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News > School News > Teaching stalwarts retired in July

Teaching stalwarts retired in July

... after a combined 90 years service to the School!

24 Aug 2020
School News

Two teaching stalwarts retired at the end of the unprecedented summer term having given a combined 90 years’ service to Brentwood School, described by Headmaster Michael Bond as ‘an extraordinary tour of duty in anyone’s book!’

Long-standing Head of Politics, Mr Mike Willis, who retires after a staggering 47 years, and former Deputy Head, Mr Nigel Carr, who hangs up his gown after 43 years, have inspired generations of Brentwood pupils. 

In a special video tribute, Mr Bond said: “My words can’t really do justice to what you have both given the School, but thank you for everything and very best wishes for a happy and healthy retirement. And do come back and see us - you'll always be welcome at Brentwood.”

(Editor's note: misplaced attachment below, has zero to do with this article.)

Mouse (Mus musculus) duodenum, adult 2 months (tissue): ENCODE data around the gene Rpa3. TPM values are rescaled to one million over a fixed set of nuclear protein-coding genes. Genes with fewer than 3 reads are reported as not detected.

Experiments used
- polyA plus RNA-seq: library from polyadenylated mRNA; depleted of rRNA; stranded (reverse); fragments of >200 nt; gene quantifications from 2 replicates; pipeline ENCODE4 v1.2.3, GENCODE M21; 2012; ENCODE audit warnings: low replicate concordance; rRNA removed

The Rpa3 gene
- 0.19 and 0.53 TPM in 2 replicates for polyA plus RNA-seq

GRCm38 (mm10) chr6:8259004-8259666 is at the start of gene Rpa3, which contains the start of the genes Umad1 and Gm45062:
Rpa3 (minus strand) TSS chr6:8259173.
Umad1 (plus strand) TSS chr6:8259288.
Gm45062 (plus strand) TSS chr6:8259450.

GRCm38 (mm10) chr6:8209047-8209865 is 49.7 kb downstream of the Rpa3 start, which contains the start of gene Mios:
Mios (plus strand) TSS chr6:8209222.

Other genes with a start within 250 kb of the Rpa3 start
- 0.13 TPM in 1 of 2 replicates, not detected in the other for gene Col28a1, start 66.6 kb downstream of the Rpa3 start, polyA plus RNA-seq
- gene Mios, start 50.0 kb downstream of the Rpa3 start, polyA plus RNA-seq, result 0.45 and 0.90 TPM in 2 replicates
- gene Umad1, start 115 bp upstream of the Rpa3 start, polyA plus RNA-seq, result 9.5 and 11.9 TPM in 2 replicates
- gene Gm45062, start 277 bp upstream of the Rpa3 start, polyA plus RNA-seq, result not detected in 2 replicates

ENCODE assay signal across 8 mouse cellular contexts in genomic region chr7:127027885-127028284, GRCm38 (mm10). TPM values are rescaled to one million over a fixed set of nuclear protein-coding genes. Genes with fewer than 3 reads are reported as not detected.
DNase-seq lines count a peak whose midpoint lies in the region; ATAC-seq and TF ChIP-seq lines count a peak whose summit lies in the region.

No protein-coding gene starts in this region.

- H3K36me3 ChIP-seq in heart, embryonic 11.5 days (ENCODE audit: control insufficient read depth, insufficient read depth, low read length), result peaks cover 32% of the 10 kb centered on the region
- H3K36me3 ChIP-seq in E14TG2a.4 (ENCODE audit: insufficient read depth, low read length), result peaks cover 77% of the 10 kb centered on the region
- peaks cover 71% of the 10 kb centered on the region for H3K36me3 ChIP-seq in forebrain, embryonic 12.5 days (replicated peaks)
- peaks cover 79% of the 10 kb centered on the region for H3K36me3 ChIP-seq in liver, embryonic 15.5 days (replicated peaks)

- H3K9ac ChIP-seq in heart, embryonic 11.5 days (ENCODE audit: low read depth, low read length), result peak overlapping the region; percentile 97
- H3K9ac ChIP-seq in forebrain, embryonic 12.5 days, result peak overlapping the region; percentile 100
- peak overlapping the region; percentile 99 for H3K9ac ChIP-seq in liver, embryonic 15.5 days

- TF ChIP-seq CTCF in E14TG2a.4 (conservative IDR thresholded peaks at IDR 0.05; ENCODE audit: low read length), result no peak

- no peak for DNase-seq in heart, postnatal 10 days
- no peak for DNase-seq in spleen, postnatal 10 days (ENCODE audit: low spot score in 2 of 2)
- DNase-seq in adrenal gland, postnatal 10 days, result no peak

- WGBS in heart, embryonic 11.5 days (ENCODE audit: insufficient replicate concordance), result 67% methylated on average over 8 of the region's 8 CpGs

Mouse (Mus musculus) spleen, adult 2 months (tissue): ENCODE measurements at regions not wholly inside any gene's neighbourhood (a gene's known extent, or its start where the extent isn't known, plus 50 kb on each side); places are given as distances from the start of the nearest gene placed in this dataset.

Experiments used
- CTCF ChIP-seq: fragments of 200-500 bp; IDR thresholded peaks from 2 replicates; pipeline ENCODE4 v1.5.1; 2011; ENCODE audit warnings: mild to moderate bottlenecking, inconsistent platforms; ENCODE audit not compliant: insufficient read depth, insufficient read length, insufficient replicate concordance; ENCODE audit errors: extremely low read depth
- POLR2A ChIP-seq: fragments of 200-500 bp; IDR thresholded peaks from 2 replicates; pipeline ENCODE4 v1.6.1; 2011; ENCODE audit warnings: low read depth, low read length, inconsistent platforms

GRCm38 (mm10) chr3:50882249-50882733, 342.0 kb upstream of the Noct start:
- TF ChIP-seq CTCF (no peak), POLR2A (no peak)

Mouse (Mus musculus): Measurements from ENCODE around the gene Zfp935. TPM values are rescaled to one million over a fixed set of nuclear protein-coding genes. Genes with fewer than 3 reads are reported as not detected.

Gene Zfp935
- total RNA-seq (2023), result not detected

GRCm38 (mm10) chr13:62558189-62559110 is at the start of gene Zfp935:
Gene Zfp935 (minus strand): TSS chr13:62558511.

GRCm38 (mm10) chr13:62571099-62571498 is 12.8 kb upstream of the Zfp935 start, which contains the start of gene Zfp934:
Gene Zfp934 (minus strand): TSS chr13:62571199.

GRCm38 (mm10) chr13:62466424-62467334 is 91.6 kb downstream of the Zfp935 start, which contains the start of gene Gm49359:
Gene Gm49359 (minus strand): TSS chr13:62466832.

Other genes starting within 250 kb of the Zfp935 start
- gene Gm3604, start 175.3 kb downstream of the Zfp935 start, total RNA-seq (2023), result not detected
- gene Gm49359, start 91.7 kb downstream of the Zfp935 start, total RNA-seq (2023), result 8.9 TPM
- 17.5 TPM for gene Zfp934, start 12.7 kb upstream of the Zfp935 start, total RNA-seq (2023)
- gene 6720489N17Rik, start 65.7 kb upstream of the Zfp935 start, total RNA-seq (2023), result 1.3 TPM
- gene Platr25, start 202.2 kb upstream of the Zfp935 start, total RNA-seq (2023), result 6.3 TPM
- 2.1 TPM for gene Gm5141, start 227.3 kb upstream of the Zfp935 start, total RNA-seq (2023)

When Mr Willis started teaching at Brentwood, fresh out of Oxford University and a newly qualified teacher, the Cold War and Vietnam War still raged and the UK was in its first years of decimal currency and EEC membership. 

Mr Bond said: “As a long-standing Head of Politics, Mr Willis is one of the most straightforward and unpolitical of men. That independence from an ideological straitjacket is part of the reason why he has been able (and so willing) to expose Brentwood students to contentious issues, from inviting controversial figures to the Sir Antony Browne Society (SABS) and the Historical Society, and from speaking out on points of principle.

“During his time overseeing SABS he has secured visits from Cabinet Ministers, Peers of the Realm, a former hostage, a former Archbishop of Canterbury, a previously jailed Government Chief Economic Adviser, art critics, Strictly Come Dancing competitors and Big Brother Housemates. 

“One speaker agreed to come because he was curious to meet Mr Willis as the only person he knew who still issued handwritten invitations. 

“In selecting the guest list, Mr Willis has always been guided by the educational and cultural worth of the speakers, and by the pupil committee members, for he is a great advocate of Student Voice.